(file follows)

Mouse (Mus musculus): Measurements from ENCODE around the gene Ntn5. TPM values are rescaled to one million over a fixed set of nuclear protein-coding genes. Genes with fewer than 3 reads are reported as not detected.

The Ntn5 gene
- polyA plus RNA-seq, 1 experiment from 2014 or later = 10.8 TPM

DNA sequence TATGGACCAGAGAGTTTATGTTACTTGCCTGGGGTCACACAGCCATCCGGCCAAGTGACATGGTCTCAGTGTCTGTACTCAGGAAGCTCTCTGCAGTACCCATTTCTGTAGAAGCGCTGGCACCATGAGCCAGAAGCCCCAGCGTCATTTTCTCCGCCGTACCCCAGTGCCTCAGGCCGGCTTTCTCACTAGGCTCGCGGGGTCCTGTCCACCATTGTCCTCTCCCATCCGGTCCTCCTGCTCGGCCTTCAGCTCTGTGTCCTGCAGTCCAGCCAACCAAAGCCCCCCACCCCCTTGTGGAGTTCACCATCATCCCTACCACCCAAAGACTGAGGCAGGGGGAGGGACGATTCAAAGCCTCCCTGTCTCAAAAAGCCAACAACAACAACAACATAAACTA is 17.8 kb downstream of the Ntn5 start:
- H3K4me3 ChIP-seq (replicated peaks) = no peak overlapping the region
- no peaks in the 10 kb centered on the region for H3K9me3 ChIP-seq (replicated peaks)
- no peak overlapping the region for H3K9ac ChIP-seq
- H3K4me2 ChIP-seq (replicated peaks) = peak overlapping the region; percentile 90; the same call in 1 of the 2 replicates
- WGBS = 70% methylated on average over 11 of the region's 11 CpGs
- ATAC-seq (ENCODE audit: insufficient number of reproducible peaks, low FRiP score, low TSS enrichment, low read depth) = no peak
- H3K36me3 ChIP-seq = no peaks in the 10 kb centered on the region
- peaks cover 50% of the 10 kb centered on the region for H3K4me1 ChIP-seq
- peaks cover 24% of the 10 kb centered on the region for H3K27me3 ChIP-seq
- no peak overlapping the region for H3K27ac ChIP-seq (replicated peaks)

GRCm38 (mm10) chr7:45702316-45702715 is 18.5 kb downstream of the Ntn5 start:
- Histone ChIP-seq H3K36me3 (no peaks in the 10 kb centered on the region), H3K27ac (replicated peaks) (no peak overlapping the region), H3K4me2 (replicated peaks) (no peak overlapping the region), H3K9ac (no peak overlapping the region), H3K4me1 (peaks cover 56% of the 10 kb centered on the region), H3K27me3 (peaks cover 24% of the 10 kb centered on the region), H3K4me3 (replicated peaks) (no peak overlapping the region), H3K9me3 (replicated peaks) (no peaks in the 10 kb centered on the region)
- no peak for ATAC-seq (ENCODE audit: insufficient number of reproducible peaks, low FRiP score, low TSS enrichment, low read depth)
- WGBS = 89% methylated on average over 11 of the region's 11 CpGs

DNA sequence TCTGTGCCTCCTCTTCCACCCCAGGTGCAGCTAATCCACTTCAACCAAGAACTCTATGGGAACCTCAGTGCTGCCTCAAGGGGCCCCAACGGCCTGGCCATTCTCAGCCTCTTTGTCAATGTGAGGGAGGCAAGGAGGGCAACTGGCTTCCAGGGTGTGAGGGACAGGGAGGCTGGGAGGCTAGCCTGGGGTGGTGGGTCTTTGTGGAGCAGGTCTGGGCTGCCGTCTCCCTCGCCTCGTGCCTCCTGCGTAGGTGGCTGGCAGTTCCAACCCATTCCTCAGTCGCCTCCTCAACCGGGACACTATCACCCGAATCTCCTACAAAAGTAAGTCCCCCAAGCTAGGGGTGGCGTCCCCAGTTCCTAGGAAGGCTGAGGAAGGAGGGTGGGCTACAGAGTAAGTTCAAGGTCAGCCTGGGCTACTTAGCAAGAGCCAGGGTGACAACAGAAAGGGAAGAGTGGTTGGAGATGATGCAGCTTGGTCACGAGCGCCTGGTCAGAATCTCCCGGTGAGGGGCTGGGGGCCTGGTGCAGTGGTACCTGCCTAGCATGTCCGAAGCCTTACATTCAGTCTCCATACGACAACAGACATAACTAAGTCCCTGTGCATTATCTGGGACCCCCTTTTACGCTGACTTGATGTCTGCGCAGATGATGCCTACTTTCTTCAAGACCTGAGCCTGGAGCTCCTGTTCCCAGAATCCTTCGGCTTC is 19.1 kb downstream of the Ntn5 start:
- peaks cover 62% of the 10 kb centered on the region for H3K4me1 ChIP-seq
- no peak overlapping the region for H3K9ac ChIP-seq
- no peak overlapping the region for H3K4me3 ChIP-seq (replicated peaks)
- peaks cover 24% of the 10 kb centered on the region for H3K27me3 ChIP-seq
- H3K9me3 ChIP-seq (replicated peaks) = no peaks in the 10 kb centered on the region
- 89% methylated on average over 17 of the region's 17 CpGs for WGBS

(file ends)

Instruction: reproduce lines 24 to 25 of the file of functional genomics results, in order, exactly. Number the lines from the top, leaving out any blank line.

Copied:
- H3K9me3 ChIP-seq (replicated peaks) = no peaks in the 10 kb centered on the region
- 89% methylated on average over 17 of the region's 17 CpGs for WGBS